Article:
What makes Jonze so unique and singular as a writer/director is his attention to the ways in which human beings communicate. It’s easy to get carried away with the quirkiness factor and discuss Her as unique for the human/computer love affair at the center of the plot, but to do so is to miss the overriding themes of this, and I’d argue all of Jonze’s feature films so far: the ways in which love causes us excruciating joy and devastating pain in equal measure; and the awkward process of growing (up) as human beings, emotionally, physically, and intellectually.

Other Jonzian touches evident here are in the way he gives us characters who, as offbeat as they are, appear almost mundane against the even greater absurdity of the people and society surrounding them. For example, in Her, Theodore calls a service that connects people for an intimate phone-sex encounter. As their dirty talk progresses, the woman on the other end reveals a fetish involving dead cats, making Theodore seem incredibly normal by contrast.

I am a great admirer of Jonze as a director, and everything about Her maintains those feelings, but I am even more impressed with him as a writer with each film he writes. Although widely misunderstood as a badly made children’s film, his previous film Where the Wild Things Are was perhaps the best written film about the experience of childhood, written for adults. This is why Maurice Sendak fully endorsed the film even as it took major liberties with his sparsely written original children’s story. Her is a continuation of this type of work for Jonze, exploring the vulnerabilities of the human experience in a fresh, compassionate way.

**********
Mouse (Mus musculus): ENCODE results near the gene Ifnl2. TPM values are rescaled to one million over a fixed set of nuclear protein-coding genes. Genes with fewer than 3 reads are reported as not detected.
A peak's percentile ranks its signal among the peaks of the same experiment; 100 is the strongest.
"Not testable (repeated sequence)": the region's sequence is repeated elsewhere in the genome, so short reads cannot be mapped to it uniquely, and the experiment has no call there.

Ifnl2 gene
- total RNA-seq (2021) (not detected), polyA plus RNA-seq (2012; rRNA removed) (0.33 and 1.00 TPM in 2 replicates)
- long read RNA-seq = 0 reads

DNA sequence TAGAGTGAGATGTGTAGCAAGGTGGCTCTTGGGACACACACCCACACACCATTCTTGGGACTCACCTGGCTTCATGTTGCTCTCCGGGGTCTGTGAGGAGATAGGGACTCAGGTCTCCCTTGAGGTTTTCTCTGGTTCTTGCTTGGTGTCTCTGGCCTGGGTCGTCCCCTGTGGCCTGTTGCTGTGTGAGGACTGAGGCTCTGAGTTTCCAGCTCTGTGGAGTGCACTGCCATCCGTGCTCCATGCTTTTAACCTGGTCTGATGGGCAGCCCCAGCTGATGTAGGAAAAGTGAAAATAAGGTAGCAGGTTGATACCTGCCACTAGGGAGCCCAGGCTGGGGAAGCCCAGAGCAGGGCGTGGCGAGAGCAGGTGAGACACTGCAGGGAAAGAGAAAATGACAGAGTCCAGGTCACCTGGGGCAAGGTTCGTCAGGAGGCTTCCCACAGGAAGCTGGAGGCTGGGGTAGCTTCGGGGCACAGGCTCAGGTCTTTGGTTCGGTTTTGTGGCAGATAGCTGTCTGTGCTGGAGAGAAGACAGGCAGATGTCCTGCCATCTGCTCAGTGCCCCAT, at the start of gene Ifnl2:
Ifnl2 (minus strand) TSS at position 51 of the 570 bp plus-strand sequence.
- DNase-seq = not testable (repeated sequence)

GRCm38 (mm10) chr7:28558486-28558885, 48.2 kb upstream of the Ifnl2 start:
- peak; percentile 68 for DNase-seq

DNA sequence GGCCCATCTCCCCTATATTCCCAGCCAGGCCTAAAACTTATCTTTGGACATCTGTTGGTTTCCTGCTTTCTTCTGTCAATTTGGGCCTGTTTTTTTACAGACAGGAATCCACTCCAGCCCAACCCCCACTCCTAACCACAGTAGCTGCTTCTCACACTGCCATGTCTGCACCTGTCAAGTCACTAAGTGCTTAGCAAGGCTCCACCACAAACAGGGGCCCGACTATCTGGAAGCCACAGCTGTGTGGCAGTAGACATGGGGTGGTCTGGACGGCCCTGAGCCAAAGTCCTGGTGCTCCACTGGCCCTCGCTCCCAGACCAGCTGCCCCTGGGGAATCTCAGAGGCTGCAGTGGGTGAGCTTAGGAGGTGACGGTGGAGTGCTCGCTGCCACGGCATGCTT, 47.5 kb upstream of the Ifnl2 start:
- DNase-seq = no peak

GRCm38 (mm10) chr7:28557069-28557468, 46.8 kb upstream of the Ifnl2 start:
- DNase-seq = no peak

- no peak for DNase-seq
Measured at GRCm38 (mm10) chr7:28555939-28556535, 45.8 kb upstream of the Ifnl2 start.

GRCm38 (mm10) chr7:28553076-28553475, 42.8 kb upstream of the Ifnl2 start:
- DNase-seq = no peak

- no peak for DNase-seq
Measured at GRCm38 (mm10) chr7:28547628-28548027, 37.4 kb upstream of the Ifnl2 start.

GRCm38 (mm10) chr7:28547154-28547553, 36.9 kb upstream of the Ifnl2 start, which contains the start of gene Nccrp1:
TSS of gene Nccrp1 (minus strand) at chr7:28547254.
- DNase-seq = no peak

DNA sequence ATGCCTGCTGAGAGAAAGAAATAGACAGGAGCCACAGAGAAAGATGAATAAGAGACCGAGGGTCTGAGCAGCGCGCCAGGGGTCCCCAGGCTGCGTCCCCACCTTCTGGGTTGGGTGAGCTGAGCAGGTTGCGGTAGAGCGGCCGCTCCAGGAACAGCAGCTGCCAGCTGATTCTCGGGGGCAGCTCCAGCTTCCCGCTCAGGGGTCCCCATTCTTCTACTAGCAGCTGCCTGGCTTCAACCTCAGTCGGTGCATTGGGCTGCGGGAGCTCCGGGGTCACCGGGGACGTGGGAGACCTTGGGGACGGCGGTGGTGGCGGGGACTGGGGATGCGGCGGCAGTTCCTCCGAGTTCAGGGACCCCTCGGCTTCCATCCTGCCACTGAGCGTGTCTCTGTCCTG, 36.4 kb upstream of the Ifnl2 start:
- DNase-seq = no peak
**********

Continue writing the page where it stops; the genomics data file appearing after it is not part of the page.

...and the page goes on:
Oscar Thoughts: This is my pick for Best Original Screenplay.

Revisiting Blue Jasmine

Cate Blanchett in Blue Jasmine, a Sony Pictures Classics release

Cate Blanchett in Blue Jasmine, a Sony Pictures Classics release

I just wanted to post here a review I wrote for Provincetown Magazine when Woody Allen’s Blue Jasmine came out last year. My Oscar Thoughts on this one? Cate Blanchett deserves the Best Actress award.

Enjoy (or visit the original review here)….